Joan Eardley Mainstream Publications. £9.95 and £14.95. Joan Eardley died twenty five years ago. tragically young and at the height of her career. But the exhibition on show at the Talbot Rice Gallery and the book which accompanies it do much to acclaim Eardley as a prominent British painter ofthe 20th century.
Eardley was a painter who grappled with what was before her in the kind of wind and storm few would walk out in never mind set up their easel. From her tiny cottage in the cliff-hanging village of Catterline. she cast her eyes out to
PORTRAIT or THE ARTIST
AS IT WAS
Naomi Mitchison celebrated her ninetieth birthday in I987 and is considered one ofthe foremost contributors to the literary scene.
AS IT WA S is a new illustrated paperback edition of her first two volumes of autobiography — SJIA LI. TA LR and AL]. ( 'll.-l.\'(}lf Illz’RI'}. £5. 99
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sea. to the skies which clung to the beach in winter and sailed blue in summer. to the jaunty singing beehives in the fields behind and the corn itself. yellow and crusty at harvest time. Eardley was an artist who did not simply paint a landscape. She was an artist who wrestled with the mystery ofplace and belonging. of knowing a wave or a cottage so well that its spirit seemed to possess her at the time of painting.
The book which accompanies the exhibition is not in any sense a catalogue. It is a biography. written by (‘ordelia Oliver. a student of Glasgow School of Art with Joan Eardley and a friend and colleague ofthe artist during her painting life. For some thirty years Oliver has been one of Scotland‘s best known art critics as well as author of books and catalogues on Scottish arts. This is her first attempt at biography and it is a fluent one. While brief (the text can be read comfortably in one or two sittings) her account of Eardley‘s work is penetrating but easily digested. with a generous helping of colour and black and white photographs. not always ofthe best quality. but illustrating most ofher best work.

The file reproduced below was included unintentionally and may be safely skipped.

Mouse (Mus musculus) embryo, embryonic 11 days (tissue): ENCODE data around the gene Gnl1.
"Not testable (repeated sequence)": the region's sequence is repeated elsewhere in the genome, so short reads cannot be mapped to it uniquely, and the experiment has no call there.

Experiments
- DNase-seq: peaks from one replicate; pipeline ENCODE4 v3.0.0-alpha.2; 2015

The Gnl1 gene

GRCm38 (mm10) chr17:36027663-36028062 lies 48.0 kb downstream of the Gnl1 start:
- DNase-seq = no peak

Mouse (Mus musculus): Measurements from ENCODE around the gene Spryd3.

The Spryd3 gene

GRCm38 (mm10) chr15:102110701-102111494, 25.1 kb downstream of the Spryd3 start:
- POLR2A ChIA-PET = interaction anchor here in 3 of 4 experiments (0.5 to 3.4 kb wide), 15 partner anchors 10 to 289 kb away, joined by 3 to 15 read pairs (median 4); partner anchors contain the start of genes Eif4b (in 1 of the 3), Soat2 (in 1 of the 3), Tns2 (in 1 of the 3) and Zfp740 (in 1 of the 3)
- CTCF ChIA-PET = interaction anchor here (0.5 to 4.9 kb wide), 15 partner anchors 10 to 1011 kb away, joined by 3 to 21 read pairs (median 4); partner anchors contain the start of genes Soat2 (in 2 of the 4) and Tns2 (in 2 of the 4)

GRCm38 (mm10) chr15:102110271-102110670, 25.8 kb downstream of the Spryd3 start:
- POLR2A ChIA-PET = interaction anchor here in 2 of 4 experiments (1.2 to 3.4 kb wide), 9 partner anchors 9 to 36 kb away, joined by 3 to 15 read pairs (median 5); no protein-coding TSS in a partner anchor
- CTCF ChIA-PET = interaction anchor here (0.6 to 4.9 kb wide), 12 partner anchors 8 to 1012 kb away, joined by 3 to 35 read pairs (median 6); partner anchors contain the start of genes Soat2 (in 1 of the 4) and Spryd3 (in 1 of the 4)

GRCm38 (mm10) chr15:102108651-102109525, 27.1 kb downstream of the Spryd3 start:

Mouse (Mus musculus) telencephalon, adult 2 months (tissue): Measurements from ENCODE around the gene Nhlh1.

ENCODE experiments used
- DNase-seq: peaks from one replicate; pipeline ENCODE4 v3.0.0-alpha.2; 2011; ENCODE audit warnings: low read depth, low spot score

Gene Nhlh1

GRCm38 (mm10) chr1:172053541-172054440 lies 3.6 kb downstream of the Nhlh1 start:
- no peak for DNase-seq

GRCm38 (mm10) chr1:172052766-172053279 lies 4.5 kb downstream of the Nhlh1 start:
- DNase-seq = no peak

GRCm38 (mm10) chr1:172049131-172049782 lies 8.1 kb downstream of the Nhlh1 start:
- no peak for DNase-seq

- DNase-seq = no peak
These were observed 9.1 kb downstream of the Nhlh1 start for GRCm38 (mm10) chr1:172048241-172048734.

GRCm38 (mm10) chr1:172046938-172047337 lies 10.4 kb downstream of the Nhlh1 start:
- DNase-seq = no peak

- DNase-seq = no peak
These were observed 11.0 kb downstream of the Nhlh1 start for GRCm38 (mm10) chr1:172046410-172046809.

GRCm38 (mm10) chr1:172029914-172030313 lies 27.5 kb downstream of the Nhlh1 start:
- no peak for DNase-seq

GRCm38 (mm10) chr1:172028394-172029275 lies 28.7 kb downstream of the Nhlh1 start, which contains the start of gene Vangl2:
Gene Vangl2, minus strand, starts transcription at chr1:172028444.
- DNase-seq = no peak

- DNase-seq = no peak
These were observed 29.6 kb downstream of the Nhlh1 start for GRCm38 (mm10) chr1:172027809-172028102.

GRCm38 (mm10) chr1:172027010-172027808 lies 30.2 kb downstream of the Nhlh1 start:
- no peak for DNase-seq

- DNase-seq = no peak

The story starts with family background. follows through college and travel to Italy and France. colours the Catterline days and gives a summary of Eardley‘s place in Scottish art. While not an academic work. Oliver‘s most enjoyable. well-paced words make Joan Eardley the woman melt into Joan Eardley the artist in a sensitive portrait. allowing Eardley"s own voice (in the form ofedited letters) to enter the scene which with simple beauty describes the landscapes and people she chose to paint. (Alice Bain)
The Joan Eardley exhibition. th is currently on show at the Talbot Rice A rt Centre and the Royal Scottish Academy.
Sore Throats and Overdratts: An Illustrated Story ot the Edinburgh Festival Fringe Michael Dale (Precedent £5.95) What do Fringe administrators do? Unlike the
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‘official‘ Festival supremos they have no say-so in the content of their programme. They do not adapt. direct or produce. They do not circumnavigate the globe during the bone-numbing months ofwinter in search of Swahili MacBeths or Hawaiian Peer Gynts. No one asks them to give interviews except when they are appointed or when they resign. They are not 'creative'. at least not in public. They are. in a word. paper shufflers. as Michael Dale — third of four administrators. from 1981—1985 — concedes in this cheerfully frank scrapbook. Why then do they write books when the chaps in charge of the other Festival don't'.’